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Ding-dong…AVON-skaya Calling

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Even though the US pioneer of direct selling has done very well in some other emerging markets, it has struggled in Russia to cope with tough competition, logistical difficulties and the big swings in the roller-coaster economy.

When Avon arrived in the early 1990s Russia seemed like a dream market for the US group which takes credit for inventing the direct selling of cosmetics more than a century ago.

Russian women were desperate not just to try out foreign beauty products for the first time but also to find gainful employment selling lipsticks and creams.

However Avon almost immediately faced strong competition from Oriflame, a Swedish upstart in direct selling, that offered Russians sharply-priced beauty products and good employment terms.

The two companies now race neck and neck for leadership in the increasingly competitive Russian market where about Rbs 87bn ($3bn) worth of cosmetics were sold door to door in 2010.

Younger and perhaps hungrier than Avon, Oriflame led the way in tailoring a business strategy for Russia, forcing Avon to race to catch up, says Tamara Shokareva, president of the Russian Direct Sales Association, a lobby group that the two groups helped found.

Oriflame was the first to grasp the importance of television advertising both to flag the benefits of imported beauty products in the largely uninformed Russian mass market and recruit sales representatives.

In a move that took Avon by surprise, Oriflame even sponsored a TV soap opera where one of the heroines digs herself out of economic difficulties by peddling cosmetics door to door.

Avon has gained support in Russia by positioning as a “company for women” supporting breast cancer screening programs and campaigning against domestic violence.

Oriflame has again acted in pioneer fashion, attracting more men into the direct sales network that is traditionally dominated by women.

Like all segments of the retail industry, the Russian door-to- door sales market is sensitive to the country’s violent economic swings. But while conventional bricks-and-mortar shopping outlets suffer during recessions, direct sales businesses offering cut-price products tends to flourish – and the sales forces tend to work even harder.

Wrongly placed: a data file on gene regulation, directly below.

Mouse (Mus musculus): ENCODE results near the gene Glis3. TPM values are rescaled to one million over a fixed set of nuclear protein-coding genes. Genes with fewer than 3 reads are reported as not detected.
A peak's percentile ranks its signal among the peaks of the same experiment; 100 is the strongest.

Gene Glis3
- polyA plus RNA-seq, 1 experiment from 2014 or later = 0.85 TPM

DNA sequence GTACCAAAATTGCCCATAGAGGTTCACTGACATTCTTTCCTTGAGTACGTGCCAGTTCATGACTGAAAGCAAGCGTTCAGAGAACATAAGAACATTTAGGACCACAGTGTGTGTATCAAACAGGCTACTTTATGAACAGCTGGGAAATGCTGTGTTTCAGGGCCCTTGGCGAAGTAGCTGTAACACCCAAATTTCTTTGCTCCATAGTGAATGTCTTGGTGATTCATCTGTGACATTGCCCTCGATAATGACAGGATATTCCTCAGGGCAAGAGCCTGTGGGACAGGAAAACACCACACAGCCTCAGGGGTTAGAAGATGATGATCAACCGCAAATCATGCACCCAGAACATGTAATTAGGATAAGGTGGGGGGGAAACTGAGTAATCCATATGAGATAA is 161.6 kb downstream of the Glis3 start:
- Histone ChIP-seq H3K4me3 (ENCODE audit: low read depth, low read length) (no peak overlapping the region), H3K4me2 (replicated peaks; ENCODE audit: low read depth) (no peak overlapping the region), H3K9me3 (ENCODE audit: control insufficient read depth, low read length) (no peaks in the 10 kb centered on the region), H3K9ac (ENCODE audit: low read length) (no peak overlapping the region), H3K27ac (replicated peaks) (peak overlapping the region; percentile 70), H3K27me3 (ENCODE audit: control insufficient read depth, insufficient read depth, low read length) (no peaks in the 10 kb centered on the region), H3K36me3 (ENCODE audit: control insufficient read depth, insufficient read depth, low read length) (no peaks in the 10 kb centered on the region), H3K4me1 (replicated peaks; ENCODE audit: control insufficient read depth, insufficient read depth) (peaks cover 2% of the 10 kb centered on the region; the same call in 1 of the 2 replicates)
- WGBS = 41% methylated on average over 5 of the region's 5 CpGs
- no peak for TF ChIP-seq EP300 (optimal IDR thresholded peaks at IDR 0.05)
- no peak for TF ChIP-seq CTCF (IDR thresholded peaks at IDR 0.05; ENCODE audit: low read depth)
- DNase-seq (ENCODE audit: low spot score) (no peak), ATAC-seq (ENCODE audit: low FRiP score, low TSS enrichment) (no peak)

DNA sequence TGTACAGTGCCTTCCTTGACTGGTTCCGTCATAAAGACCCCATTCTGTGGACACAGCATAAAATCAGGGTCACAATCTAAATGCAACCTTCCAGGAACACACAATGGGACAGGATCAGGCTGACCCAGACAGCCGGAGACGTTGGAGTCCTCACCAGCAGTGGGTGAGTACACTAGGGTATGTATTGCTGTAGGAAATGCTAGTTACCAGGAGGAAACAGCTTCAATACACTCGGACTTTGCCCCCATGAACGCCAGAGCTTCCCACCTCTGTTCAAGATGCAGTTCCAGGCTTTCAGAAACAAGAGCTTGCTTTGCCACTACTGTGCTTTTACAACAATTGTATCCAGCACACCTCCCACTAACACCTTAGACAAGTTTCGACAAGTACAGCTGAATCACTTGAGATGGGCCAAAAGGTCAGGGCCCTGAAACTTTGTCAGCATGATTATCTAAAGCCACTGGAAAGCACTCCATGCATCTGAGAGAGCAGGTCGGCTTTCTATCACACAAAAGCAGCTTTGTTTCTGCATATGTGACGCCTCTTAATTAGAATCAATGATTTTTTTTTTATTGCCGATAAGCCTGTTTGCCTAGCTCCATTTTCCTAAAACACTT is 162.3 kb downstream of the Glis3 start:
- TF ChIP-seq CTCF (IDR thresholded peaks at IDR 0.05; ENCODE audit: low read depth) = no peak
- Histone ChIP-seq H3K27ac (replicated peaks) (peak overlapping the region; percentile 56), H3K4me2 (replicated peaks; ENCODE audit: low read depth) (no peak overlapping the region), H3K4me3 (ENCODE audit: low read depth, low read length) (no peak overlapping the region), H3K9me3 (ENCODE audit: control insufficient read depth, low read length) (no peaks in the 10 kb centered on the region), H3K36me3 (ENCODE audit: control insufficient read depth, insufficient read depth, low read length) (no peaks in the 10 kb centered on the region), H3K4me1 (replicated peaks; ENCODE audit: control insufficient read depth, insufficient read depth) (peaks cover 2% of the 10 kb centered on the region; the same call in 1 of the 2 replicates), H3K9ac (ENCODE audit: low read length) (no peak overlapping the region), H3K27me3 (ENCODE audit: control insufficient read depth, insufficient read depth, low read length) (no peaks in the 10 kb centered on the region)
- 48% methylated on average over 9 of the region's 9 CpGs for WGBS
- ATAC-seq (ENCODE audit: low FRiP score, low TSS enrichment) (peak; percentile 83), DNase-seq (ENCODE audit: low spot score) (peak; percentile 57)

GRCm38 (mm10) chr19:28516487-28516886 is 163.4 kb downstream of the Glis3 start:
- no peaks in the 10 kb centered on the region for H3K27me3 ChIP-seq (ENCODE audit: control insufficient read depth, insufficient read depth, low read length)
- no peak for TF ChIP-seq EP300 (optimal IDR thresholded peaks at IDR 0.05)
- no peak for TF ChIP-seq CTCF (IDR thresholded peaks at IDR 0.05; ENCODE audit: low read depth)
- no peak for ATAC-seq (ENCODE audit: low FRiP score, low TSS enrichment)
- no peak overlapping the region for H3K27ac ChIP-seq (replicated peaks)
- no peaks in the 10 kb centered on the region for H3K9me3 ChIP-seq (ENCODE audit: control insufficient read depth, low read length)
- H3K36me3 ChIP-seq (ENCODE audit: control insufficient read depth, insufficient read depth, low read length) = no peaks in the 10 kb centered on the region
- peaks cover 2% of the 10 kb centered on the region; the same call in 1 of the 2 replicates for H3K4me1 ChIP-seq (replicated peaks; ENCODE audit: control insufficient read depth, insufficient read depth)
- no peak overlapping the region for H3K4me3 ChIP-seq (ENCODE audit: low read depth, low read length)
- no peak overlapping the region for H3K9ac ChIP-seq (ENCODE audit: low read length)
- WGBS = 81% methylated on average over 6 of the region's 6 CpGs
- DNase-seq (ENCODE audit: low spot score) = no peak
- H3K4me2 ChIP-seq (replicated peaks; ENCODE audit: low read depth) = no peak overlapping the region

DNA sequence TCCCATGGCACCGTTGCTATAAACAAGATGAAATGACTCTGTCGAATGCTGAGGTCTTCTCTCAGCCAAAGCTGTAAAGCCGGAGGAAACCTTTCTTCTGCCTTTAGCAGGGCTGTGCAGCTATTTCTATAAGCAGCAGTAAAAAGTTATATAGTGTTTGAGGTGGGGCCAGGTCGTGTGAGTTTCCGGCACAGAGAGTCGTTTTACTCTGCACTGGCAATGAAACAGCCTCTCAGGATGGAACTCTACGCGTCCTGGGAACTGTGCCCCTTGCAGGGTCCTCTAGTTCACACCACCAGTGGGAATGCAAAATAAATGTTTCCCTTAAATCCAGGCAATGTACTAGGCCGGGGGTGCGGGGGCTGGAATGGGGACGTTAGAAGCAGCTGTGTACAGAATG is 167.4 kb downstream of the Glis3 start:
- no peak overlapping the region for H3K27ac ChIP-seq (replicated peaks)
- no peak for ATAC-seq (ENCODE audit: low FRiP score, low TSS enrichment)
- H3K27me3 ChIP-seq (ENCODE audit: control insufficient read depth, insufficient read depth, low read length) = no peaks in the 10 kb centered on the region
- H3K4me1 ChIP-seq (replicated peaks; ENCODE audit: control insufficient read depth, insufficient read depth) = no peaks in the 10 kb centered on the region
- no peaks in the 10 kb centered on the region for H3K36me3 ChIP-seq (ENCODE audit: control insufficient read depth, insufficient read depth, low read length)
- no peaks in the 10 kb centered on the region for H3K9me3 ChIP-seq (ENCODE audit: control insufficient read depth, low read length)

In the 2009 crisis the total direct sales market in Russia surged by 42 per cent. Once the economic recovery was well underway,  growth in direct sales slowed – to just 3.8 per cent in 2010.  Cosmetics sales account for about one third of direct sales in Russia, and direct sales are about a third of the cosmetics market, according to the Russian Direct Sales Association.

Euromonitor, the UK-based market research group, has somewhat different figures, partly because of the difficulties in definingg beauty products eg include men’s grooming? Children’s? Pets’?

Here is Euromonitor’s view of the market:


Avon’s year-to-year performance largely reflects the swings in the market:  its beauty products sales slowed in the post-crisis recovery: they fell by 1.5 per cent year-on-year to total Rbs 27.059bn in 2011.

Shokareva says Avon can maintain a leading role in Russia, but competition both for sales and representatives will become tougher.

New players have entered the market including Amway and Mary Kay of the US and Faberlic, a new Russian direct sales company.

But both Avon and Oriflame have shown their commitment to Russia by opening  plants in the Moscow region in 2003. Oriflame is currently  investing €125m to -€175m in a second Russian manufacturing facility that will open in 2013.

A bigger problem than production is sales, with a declining number of Russians seeking opportunities as door-to-door representatives.

At the height of the financial crisis an army of 5m Russians engaged in door-to-door sales to top up their falling incomes or replace lost jobs, but by 2011 their ranks had shrunk back to 3.7m.

It is not unusual for sales representatives to two-time employers working for several direct sales companies at once to top up  earnings.

As conventional retailers extend their sales networks across Russia consumers, in general, will no longer need to rely on direct sales companies to provide them with products.

But door-to-door cosmetics sales representatives will continue to thrive says Shokareva because Russians like buying beauty products and taking advice on their appearance from their friends.

So if Coty is going to make out in Russia it will need to nurture Avon’s ladies.

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